In one of his best loved poems, William Blake invited his readers to “see a world in a grain of sand.” His words are as inspiring as ever, but it must be said that his imagery is a little out of date. Today, we can see multiple universes—or “omes”—in a single cell. Visions that are at once more detailed and more expansive are opening before us because we now possess technologies that allow us to survey genomes, transcriptomes, proteomes, and other “omes.” What’s more, these technologies are being incorporated into multimodal omics platforms, giving us the ability to see relationships and patterns that would have remained unseen, had we been confined to single-ome views.
Single-cell multimodal omics is no poet’s fancy. It is being developed by several companies, and it is being embraced by the scientific community. For example, in 2019, it was designated Method of the Year by Nature Methods.
Multimodal omics at the single-cell level is “transformative,” declares Anjali Pradhan, vice president of product management at Mission Bio. She emphasizes that the technology opens new dimensions of biological understanding and has implications in personalized medicine. Single-cell multiomics, she points out, has already allowed researchers to make new clinical discoveries about disease characterization and behavior that will drive patient treatment and therapeutic development approaches.
Omics technologies are being multiplexed in various ways—as various as the companies that are in this fast-growing field. Some of the companies contributed their insights to this article. Despite pursuing different approaches, they have at least one thing in common: a desire to share their passion for endless discovery. Were the companies to wax poetic, they might, like Blake, invite you to “hold infinity in the palm of your hand, and eternity in an hour.”
Spanning genotype and phenotype
Although Mission Bio changed its CEO last year, the company’s focus has stayed the same. The decade-old single-cell technology company has maintained a focus on multimodal omics from the beginning. Mission Bio’s two-step droplet microfluidics technology, offered through the Tapestri platform, performs simultaneous single-cell DNA and protein analysis (to uncover both the genotype and phenotype in the same cell, at the same time.) The company is currently working on expanding the capabilities of the Tapestri to include RNA.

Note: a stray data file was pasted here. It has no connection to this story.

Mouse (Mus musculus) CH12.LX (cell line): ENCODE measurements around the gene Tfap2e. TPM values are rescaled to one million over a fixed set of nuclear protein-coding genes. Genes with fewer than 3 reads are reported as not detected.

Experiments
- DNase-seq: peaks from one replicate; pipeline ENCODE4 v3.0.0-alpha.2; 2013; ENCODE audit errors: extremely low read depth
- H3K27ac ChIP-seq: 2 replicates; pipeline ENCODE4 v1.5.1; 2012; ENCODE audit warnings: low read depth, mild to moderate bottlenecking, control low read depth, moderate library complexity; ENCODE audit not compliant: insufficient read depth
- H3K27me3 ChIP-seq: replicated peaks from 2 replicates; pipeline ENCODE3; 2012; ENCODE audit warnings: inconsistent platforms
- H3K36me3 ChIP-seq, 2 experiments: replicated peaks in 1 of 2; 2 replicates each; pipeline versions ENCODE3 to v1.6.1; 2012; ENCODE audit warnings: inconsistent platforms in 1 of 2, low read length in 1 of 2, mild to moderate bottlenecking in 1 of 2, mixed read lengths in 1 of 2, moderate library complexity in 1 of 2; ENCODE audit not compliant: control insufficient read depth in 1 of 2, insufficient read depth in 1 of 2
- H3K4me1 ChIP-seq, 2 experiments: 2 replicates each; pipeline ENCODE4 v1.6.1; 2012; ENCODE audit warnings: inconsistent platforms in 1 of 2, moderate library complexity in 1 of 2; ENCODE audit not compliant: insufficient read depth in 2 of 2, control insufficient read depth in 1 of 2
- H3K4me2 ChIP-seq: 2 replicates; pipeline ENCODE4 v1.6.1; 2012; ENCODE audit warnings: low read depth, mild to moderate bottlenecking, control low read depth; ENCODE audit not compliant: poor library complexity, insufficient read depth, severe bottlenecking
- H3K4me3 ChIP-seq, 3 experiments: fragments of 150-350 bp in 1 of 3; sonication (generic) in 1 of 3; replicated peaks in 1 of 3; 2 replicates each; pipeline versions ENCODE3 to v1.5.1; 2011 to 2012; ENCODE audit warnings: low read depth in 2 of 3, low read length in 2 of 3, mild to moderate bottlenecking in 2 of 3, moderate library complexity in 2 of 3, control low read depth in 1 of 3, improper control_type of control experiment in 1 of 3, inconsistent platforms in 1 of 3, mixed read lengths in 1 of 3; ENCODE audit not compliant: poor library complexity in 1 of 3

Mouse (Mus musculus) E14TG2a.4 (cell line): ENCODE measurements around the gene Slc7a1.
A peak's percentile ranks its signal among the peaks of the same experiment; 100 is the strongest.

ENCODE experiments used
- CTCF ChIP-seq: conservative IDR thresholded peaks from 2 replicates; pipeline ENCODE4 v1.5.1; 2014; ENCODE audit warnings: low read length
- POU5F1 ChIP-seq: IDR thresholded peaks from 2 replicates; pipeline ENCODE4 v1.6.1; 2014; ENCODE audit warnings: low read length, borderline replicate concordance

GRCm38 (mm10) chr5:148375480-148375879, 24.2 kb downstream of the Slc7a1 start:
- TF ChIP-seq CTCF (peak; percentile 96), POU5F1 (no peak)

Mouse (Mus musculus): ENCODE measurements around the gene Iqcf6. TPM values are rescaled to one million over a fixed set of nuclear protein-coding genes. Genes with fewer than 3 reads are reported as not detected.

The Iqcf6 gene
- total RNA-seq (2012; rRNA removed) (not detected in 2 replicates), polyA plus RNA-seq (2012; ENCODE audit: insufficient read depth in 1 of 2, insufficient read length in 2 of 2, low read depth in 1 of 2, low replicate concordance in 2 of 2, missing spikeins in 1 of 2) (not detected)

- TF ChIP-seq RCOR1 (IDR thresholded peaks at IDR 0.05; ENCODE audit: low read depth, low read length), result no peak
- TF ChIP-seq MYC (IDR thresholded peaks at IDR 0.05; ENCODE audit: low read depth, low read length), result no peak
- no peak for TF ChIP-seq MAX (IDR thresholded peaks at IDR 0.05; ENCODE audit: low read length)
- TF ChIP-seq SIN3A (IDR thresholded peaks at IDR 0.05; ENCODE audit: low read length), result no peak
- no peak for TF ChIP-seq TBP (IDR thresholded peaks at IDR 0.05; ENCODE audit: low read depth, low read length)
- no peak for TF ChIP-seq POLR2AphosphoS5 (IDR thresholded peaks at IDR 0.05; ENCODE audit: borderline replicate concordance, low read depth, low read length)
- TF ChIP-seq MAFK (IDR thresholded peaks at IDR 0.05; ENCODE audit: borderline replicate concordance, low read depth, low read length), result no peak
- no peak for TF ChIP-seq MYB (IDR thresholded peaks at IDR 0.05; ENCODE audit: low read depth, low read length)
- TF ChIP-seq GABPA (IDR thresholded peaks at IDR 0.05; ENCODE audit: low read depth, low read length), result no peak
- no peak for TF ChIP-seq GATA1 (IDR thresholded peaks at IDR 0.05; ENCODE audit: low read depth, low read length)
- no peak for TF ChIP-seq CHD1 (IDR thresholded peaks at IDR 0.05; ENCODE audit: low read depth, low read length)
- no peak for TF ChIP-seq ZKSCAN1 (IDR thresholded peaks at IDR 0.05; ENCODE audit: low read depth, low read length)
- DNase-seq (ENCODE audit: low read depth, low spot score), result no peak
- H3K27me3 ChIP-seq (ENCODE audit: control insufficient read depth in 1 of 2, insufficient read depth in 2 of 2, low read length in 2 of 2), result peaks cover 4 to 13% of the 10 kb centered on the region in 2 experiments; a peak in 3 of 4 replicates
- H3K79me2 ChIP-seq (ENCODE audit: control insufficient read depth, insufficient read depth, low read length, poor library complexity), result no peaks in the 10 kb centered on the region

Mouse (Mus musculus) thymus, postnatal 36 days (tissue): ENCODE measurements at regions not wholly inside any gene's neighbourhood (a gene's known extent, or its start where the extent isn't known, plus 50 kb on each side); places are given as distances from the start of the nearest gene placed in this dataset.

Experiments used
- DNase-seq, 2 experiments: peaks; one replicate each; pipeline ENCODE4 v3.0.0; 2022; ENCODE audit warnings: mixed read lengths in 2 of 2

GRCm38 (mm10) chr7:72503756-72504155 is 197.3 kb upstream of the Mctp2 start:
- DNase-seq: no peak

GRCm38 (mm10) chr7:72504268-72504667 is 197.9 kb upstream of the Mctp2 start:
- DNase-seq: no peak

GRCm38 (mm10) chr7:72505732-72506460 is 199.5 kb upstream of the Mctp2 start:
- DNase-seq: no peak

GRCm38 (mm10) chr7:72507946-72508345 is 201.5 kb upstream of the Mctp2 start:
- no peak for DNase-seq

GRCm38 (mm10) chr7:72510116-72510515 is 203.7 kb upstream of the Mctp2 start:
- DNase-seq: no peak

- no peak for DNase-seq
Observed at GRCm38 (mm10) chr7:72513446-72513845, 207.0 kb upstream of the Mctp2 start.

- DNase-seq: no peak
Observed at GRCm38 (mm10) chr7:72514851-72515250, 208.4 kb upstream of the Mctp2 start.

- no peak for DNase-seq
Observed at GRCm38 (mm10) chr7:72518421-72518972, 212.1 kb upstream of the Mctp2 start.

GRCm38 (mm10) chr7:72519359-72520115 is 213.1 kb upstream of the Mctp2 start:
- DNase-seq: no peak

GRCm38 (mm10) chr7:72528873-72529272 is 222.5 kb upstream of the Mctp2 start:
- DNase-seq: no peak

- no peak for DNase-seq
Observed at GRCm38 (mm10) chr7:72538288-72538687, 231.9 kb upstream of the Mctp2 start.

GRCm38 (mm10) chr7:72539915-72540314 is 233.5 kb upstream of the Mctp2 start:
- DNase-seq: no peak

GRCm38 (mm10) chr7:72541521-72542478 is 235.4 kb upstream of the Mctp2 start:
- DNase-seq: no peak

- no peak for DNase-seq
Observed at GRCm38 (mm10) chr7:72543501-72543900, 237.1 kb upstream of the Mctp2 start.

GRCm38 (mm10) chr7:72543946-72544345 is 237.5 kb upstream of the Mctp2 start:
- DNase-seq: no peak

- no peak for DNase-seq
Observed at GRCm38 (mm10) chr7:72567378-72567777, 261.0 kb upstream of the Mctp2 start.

In April of last year, the company announced the appointment of Yan Zhang, PhD, to the role of CEO, taking over for co-founder Charlie Silver. Zhang spent the previous decade at Thermo Fisher Scientific, growing genetic analysis businesses. And she intends to do the same for multimodal omics while heading Mission Bio.
As Zhang wrote in an essay (“Why Multi-Omics Is the Future of Biological Analysis”) that was published October 22 in Forbes, the first area that could benefit from multiomics techniques is cancer. The advances could come from analyzing genotype-to-phenotype changes, understanding mechanisms of drug resistance, or increasing the general understanding of cancer-like diseases.
The technology is already moving into translational and clinical research. For example, the technology was used by Memorial Sloan Kettering researchers to study evolution of resistance against sotorasib, a KRAS inhibitor drug for lung cancer. The researchers attributed the evolution of resistance to secondary mutations within individual cancer cells (Nature 2021; 599: 679–683).
In addition, a team from St. Jude Children’s Research Hospital used the Tapestri to explore somatic genetic rescue in pediatric patients with myelodysplastic syndromes, disorders in which blood cells do not mature. In a recent article (Nat. Med. 2021; 27: 1806–1817), the researchers identified cells in pediatric patients carrying germline SAMD9/9L mutations that can self-correct without the need for a bone marrow transplant.